Note : Yohimbine and the herb yohimbe are relatively dangerous substances in general. They should only be used under physician supervision.
The other constituents used in these combination therapies may also present some risks (see the full articles for safety issues).
A very small double-blind trial reported that a proprietary topical treatment containing GLA and a variety of additional supplements and herbs improved sexual function in woman with female sexual arousal disorder.28
A highly preliminary study has been used to claim that the herb ephedra is helpful for women with sexual dysfunction.26 However, this trial was very small, enrolled women without sexual problems, and only examined sexual responsiveness to visual stimuli. In another study, ephedrine improved female sexual dysfunction caused by SSRI antidepressants, but so did placebo, and there was no significant difference between the benefits seen with the two treatments.30 Note : There are serious health risks associated with ephedra. For this reason, we do not recommend that women with sexual dysfunction use ephedra. For more information on the health risks of this herb, see the full Ephedra article.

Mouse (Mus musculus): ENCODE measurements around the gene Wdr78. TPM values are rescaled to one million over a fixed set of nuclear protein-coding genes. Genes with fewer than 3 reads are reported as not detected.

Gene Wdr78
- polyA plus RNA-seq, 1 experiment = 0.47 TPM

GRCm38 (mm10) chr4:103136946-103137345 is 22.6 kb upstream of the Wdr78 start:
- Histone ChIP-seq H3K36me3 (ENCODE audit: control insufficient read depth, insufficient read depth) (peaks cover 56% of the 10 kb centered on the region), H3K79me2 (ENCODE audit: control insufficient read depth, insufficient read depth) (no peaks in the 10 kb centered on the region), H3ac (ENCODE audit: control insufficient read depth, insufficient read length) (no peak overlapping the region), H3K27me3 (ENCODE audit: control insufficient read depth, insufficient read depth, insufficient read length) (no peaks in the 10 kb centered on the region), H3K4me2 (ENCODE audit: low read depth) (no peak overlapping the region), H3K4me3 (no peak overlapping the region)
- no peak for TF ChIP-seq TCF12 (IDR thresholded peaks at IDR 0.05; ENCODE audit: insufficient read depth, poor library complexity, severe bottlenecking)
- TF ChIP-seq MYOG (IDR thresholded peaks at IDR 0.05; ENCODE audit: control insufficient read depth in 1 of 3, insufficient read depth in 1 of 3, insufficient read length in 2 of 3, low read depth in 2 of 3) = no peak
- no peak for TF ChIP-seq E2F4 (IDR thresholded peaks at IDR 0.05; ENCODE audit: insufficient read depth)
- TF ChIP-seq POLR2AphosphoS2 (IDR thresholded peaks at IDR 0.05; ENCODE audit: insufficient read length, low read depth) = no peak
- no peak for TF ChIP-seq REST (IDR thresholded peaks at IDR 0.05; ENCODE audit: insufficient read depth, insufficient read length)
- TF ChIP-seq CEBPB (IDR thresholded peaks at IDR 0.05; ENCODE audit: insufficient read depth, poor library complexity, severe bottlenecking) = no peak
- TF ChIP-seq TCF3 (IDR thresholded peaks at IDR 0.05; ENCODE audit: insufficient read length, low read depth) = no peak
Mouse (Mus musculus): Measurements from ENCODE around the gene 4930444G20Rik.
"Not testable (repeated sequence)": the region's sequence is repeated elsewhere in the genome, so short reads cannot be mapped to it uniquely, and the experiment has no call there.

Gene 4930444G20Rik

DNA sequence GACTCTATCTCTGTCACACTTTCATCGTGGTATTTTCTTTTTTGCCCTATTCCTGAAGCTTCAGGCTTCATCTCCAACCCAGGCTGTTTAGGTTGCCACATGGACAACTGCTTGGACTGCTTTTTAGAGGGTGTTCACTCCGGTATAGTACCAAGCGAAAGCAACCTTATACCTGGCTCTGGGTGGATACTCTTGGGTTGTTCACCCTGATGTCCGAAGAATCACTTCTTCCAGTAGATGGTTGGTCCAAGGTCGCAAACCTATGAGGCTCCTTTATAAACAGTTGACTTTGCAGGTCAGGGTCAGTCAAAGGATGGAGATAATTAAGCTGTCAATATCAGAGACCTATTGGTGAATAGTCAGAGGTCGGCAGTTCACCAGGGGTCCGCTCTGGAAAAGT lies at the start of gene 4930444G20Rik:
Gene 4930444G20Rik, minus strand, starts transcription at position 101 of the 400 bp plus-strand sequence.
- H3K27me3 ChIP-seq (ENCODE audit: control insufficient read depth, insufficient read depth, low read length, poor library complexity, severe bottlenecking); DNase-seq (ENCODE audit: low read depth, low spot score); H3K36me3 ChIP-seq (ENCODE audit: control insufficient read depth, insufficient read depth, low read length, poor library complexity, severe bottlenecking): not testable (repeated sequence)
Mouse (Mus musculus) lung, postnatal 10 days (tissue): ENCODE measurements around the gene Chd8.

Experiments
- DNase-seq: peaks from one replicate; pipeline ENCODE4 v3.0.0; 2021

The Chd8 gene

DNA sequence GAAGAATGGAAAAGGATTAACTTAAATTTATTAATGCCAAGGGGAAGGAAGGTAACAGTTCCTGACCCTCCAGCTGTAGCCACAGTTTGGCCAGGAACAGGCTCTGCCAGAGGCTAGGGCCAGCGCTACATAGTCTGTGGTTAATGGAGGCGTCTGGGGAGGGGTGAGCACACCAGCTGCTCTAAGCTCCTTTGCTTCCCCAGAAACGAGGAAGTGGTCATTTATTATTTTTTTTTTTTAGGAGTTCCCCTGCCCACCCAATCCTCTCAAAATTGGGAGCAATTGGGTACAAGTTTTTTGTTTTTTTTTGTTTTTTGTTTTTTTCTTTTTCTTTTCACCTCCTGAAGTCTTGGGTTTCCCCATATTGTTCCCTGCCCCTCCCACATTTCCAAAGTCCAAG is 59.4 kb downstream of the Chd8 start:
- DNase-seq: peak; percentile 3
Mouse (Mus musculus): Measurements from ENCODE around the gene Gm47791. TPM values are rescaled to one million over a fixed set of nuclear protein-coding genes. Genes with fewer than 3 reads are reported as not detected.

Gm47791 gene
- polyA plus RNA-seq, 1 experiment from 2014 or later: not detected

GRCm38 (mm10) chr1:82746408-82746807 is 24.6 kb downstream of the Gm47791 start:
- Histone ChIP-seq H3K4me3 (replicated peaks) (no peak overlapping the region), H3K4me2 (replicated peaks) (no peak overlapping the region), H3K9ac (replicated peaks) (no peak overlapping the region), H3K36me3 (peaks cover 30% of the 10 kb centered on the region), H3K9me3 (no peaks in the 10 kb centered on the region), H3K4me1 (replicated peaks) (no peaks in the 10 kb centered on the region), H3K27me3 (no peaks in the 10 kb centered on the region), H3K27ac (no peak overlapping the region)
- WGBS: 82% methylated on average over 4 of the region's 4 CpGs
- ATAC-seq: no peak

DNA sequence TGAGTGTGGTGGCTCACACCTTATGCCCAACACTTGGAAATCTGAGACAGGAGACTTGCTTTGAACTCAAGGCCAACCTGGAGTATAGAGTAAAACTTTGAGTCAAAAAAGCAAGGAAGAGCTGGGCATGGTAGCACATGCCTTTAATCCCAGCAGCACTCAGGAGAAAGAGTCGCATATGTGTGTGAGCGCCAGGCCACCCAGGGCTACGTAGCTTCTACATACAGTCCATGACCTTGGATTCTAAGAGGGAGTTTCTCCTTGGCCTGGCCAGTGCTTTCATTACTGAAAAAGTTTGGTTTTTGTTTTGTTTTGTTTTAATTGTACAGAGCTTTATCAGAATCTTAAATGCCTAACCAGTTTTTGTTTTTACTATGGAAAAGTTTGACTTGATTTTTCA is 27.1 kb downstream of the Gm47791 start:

Numerous case reports and uncontrolled studies raised hopes that the herb Ginkgo biloba might be an effective treatment for sexual dysfunction, particularly as a result of antidepressant medication.13-17 However, the results of a number of double-blind studies (see Why Does this Database Rely on Double-blind Studies?) indicate that ginkgo is no more effective than placebo, whether or not subjects are taking antidepressants.27,31,33
Other treatments often proposed for treating female sexual dysfunction, but that lack any meaningful supporting evidence, include horny goat weed, maca, molybdenum, diindolylmethane (DIM) and Rhodiola rosea.
1. Baulieu E-E, Thomas G, Legrain S, et al. Dehydroepiandrosterone (DHEA), DHEA sulfate, and aging: Contribution of the DHEAge Study to a sociobiomedical issue. Proc Natl Acad Sci. 2000;97:4279-4284.